The high rate of Black women suffering complications and even death from giving birth has drawn the attention of at several African American political figures, two of which have introduced legislation to address the issue. Rep. Ayanna Pressley (D-Massachusetts) is introducing a bill on Wednesday (May 8) to address the high rate of maternal mortality in the U.S., particularly among Black women, by expanding access to health care for pregnant women and new mothers.
Pressley’s bill, which is a companion to a similar bill from Sen. Cory Booker (D-New Jersey), would extend Medicaid coverage for women for up to a year after giving birth, rather than current limits of up to 60 days after giving birth under the Social Security Act, reports the Huffington Post. The legislation ― called Maximizing Outcomes for Moms through Medicaid Improvement and Enhancement of Services, or the MOMMIES ― would also give pregnant and postpartum women full Medicaid coverage rather than limit it to pregnancy-related services.
The legislation aims to improve maternal health outcomes and specifically “close disparities that put mothers and kids of color at risk,” according to a news release from Booker’s office. The U.S. has the worst maternal mortality rate in the free world, and the risk of pregnancy-related deaths is three to four times higher for Black women than for White woman, according to the U.S. Center for Disease Control and Prevention.
“The lived experiences of Black women demonstrate how racism and trauma directly impacts the health and wellbeing of marginalized communities for generations,” Pressley, who made history in November as her state’s first Black Congresswoman, said. “Maternal justice is about ensuring that every mom-to-be is listened to and treated with dignity and respect during and after childbirth,” Pressley added. Booker first introduced his bill to the Senate last year and then reintroduced it on Tuesday. His Senate bill was co-sponsored by fellow 2020 presidential contenders Kirsten Gillibrand (D-N.Y.), Kamala Harris (D-Calif.) and Elizabeth Warren (D-Mass.).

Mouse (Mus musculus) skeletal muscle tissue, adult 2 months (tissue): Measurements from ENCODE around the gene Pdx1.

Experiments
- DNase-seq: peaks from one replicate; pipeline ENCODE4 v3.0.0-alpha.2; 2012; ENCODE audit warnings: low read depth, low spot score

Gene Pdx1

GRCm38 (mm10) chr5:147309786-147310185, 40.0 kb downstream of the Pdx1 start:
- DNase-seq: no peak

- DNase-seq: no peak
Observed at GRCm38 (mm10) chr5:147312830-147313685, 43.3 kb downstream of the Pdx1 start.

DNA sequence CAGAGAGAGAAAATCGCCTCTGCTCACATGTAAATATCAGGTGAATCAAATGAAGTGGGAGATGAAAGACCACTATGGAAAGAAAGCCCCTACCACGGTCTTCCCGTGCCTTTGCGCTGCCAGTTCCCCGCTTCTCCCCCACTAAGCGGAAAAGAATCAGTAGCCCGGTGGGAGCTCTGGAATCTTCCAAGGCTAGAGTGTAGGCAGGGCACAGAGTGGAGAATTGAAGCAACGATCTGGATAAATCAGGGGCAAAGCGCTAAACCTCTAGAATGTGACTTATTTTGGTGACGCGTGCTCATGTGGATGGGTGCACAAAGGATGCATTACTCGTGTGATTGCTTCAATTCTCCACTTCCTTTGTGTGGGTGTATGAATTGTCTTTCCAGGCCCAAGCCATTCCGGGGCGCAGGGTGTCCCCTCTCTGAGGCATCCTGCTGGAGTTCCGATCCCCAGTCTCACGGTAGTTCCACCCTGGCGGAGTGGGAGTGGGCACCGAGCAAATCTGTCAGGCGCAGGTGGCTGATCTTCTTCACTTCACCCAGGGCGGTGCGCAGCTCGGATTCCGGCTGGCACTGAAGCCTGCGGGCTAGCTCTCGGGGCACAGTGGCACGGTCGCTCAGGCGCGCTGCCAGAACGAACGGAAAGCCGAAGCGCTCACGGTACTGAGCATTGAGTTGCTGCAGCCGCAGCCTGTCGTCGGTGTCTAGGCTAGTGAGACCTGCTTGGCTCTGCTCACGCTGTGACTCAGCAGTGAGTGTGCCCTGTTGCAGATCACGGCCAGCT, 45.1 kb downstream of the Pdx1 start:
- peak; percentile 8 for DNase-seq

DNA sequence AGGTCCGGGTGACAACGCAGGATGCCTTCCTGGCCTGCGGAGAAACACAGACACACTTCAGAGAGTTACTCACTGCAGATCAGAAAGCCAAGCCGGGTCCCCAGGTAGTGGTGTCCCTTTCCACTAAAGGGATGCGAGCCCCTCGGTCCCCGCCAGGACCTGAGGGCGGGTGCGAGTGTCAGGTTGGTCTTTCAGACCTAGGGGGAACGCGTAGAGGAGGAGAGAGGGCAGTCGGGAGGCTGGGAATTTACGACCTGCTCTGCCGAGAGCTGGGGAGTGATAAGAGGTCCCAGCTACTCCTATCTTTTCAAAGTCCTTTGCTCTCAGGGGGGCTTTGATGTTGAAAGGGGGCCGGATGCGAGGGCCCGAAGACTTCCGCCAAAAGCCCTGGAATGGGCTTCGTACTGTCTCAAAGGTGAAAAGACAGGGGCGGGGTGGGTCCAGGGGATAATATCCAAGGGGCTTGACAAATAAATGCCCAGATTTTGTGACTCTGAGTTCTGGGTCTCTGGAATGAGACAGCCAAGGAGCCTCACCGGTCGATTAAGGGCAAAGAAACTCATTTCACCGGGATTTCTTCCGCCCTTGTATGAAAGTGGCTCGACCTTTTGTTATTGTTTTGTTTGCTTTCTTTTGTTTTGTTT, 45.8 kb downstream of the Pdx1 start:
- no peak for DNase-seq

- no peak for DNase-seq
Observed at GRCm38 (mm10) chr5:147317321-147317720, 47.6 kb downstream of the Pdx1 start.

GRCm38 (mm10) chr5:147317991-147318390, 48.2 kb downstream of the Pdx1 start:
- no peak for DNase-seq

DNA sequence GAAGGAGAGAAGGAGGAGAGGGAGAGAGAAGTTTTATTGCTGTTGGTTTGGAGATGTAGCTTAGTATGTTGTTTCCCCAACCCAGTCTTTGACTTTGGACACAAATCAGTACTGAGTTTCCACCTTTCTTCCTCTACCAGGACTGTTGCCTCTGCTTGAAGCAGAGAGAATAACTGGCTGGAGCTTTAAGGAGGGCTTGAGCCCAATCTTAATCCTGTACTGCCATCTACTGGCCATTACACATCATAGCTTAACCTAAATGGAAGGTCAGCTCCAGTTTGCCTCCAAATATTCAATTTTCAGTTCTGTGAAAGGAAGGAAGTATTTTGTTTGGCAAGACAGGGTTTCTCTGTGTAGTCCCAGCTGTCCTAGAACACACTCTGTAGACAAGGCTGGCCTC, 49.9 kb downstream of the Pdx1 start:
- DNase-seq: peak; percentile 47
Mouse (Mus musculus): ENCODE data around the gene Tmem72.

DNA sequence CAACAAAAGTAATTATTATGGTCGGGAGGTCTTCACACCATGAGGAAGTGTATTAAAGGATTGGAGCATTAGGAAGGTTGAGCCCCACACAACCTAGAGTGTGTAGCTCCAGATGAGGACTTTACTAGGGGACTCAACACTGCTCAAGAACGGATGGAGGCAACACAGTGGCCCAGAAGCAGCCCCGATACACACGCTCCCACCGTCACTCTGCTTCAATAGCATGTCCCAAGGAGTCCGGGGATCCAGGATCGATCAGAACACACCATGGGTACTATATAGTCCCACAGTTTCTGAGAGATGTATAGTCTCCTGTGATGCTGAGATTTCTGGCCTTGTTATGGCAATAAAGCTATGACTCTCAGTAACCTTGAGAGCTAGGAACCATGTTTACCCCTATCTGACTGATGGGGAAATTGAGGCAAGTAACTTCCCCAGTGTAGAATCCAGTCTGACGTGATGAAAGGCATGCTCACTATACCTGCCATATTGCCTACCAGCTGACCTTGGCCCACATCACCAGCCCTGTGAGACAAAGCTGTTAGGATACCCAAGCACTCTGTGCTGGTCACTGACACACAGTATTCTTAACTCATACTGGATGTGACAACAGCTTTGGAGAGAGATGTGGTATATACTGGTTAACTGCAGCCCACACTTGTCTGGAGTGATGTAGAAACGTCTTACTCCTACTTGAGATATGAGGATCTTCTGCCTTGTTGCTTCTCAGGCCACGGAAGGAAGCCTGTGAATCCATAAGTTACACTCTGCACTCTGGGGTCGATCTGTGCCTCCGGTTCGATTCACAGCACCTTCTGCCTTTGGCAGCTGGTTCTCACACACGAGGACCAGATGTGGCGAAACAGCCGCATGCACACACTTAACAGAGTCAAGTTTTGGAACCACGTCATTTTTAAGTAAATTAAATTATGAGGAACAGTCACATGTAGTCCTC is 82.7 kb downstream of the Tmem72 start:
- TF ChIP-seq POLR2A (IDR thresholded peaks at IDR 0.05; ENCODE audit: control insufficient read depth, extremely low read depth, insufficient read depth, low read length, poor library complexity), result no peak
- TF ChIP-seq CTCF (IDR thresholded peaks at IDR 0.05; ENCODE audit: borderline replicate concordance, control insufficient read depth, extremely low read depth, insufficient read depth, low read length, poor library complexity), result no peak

“We simply cannot continue to accept this alarming status quo,” Booker said in a news release. “By expanding Medicaid coverage for pregnant women, we can begin to stem the rising tide of maternal mortality and close the egregious racial gaps that exist in maternal and infant health outcomes.”
The issue of maternal mortality, and specifically of Black women facing disproportionately high rates of pregnancy-related complications and death, has begun to gain wider attention among lawmakers and the public in recent years. One reason the issue gained national attention was when tennis star Serena Williams publicly discussed the difficulties and complications she faced in childbirth. Pressley was one of several lawmakers who founded the Black Maternal Health Caucus in Congress last month, led by Rep. Lauren Underwood (D-Ill.). The group aims to “raise awareness within Congress to establish Black maternal health as a national priority.”
Last year, California’s Kamala Harris introduced a bill aimed at reducing racial biases in maternal health care, called the Maternal CARE Act, which would create incentives for medical schools to educate students about racial bias in maternal health care so that it can be prevented. And last month at the “She the People” forum for presidential candidates, Sen. Elizabeth Warren laid out a plan to have medical providers’ funding be contingent on the quality of care they give to mothers, and specifically to Black mothers. “The best studies that I’ve seen put it down to just one thing: prejudice,” Warren said at the event. “Doctors and nurses don’t hear African American women’s medical issues the same way as they hear the same things from white women.”